I’ve fallen hard for these ginger cookies. A cup of tea or an ice-cold glass of milk, a handful of perfectly crisp and spicy cookies, and I can wile away the afternoon, dreaming of the holidays and reading A Christmas Carol one more time. Maybe it’s the first crunch and snap of sweet ginger goodness, followed by a definite tingle on your tongue as the pepper and cayenne hit. Not too spicy, just a perfect balance of sweetness and heat. Check out this gluten-free version for a yummy alternative!
Ginger cookies, in some incarnation, have been a staple in my cookie repertoire for years, and they’re one of our family’s top favorites and a must-bake at Christmastime. We love how they crackle as they bake and fill the house with their warm, gingery, spicy fragrance. I love my gingersnaps crisp, and I’ve found that with most recipes, they do crisp up a bit, but they still maintain a good bit of their chewiness which is perfectly fine for most people…
…except, I’m a ‘crisp’ girl. I think it started when I was a child. My grandmother didn’t have a toaster, so she always made our toast in the oven. As it dried out in the heat, the toast turned golden and crispy and was the perfect vehicle for butter and fried eggs or dripping honey or jam. Each bite had a perfect crunch, and it made me a devotee of the crispy! For instance, when I make brownies, I love the end pieces, the ones that are just slightly overcooked, chocolatey, and chewy. A nice french baguette? I’m eyeing the crisp heel and hope nobody else wants it. When I order french fries, I always ask for them to be extra crispy.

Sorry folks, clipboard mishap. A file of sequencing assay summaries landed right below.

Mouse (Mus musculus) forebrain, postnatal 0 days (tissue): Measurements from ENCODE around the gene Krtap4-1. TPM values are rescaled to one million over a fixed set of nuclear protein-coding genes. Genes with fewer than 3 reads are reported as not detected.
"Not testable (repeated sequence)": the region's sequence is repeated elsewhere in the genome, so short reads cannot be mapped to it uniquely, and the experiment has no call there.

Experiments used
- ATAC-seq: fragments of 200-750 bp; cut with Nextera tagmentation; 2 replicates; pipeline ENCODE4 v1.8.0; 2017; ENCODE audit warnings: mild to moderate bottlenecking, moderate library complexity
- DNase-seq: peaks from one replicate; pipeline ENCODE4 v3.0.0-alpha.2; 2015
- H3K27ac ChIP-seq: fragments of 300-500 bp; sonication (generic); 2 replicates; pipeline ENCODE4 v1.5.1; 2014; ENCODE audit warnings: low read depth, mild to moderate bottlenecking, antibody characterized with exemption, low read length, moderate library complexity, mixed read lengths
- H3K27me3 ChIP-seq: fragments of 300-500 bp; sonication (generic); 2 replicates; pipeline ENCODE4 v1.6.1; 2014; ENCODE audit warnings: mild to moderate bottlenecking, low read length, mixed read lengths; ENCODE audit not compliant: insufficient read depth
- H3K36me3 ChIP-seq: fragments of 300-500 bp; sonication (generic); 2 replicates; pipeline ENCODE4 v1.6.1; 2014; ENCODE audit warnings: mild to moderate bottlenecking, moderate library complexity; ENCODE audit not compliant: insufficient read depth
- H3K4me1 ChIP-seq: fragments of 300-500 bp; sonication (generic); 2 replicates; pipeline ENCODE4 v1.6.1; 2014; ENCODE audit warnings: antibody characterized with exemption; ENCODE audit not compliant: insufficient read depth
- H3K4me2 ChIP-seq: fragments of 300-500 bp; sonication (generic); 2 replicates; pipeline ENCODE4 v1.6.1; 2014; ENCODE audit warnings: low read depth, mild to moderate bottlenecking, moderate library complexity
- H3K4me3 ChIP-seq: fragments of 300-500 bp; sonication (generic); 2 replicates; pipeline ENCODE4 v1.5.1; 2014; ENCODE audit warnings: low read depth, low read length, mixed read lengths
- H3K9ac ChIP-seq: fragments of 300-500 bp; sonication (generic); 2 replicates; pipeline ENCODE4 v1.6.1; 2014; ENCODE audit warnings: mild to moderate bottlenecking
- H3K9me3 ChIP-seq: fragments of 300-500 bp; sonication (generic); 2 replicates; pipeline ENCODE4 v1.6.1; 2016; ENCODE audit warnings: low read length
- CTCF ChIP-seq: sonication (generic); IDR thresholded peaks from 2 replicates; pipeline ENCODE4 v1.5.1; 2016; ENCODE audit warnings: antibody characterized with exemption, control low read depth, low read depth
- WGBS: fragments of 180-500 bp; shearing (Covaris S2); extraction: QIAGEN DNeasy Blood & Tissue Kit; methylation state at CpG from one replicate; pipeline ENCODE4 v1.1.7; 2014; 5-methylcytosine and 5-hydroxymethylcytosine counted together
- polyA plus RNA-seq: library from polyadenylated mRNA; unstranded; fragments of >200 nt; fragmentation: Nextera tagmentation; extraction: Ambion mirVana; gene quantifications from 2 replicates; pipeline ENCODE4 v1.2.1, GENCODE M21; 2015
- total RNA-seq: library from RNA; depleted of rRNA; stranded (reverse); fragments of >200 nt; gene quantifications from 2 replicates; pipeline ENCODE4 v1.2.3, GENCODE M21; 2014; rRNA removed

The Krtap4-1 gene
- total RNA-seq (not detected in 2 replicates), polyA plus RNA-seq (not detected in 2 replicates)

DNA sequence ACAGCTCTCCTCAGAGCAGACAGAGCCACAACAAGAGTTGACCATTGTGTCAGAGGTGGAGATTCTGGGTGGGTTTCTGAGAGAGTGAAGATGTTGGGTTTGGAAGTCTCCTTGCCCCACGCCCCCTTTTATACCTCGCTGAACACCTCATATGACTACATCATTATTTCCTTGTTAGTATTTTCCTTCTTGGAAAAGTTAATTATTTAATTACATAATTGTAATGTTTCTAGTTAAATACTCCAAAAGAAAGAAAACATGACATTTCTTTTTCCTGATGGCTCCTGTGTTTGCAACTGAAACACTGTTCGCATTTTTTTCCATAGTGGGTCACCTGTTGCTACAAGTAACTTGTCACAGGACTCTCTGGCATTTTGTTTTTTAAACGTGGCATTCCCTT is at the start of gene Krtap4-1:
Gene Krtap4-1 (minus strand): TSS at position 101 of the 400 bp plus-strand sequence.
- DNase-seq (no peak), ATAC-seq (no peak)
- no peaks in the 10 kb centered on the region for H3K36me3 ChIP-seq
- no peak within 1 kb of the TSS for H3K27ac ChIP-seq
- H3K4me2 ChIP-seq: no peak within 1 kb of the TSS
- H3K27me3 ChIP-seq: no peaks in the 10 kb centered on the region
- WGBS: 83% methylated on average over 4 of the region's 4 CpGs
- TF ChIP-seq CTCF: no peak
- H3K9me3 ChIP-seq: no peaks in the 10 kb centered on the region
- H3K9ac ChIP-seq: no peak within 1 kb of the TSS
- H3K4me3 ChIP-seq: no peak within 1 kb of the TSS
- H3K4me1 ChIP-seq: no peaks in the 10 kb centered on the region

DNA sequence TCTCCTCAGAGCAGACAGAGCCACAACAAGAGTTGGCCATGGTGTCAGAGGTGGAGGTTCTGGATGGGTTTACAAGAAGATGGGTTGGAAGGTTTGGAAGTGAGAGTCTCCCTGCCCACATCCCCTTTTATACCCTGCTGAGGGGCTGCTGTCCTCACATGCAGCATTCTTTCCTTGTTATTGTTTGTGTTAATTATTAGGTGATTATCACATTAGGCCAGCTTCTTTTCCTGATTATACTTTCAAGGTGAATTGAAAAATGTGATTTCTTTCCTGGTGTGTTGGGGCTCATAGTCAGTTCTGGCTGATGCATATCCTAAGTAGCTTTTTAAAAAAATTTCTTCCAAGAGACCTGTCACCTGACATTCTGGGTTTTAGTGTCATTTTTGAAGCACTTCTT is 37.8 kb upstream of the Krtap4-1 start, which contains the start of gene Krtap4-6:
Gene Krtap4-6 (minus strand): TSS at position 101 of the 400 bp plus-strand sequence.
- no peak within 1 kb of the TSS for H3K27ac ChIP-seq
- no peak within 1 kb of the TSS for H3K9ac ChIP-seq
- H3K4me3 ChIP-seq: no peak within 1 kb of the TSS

I love most of my cookies crisp, too, and these gingersnaps? Not only do they have significant crunch, but they also have a delightful zing from lots of spices and a touch of black pepper and cayenne (optional). They put the ‘snap’ back in gingersnap!
The recipe is based on one from Cooks Illustrated Magazine, November/December 2011. The goal was to create a recipe for crisp gingersnaps, and they succeeded wildly, in my opinion. You bake them at a lower temperature for a little longer than typical cookies, and you rotate your baking sheets halfway through. I like to use Coconut Sugar (because it’s lower glycemic) for dark brown sugar. Every little bit helps!
Loaded with ginger and spice, these are a crisp treat worthy of any holiday cookie stash. They’re my husband’s favorite. And I think they’ll become a favorite at your house too! I even serve them as part of a cheese plate. Scroll down to Kate’s Tips to see how I do it 🙂
Why I Love This Recipe:
The snap is real, the spice is just right, the ginger and spices are perfectly balanced, and the sweetness isn’t overpowering
They make the perfect gift for the holidays.
They’re a great cookie to make with kids. They love rolling them into balls and then coating them with sugar
Yield: 60-80 cookies
- 2 1/2 cups flour
- 2 teaspoons baking soda
- 1/2 teaspoon salt
- 12 tablespoons unsalted butter
- 2 tablespoons ground ginger
- 1 teaspoon ground cinnamon
- 1/4 teaspoon ground cloves
- 1/4 teaspoon black pepper
- 1/8 teaspoon cayenne pepper (but only if you want them really spicy!)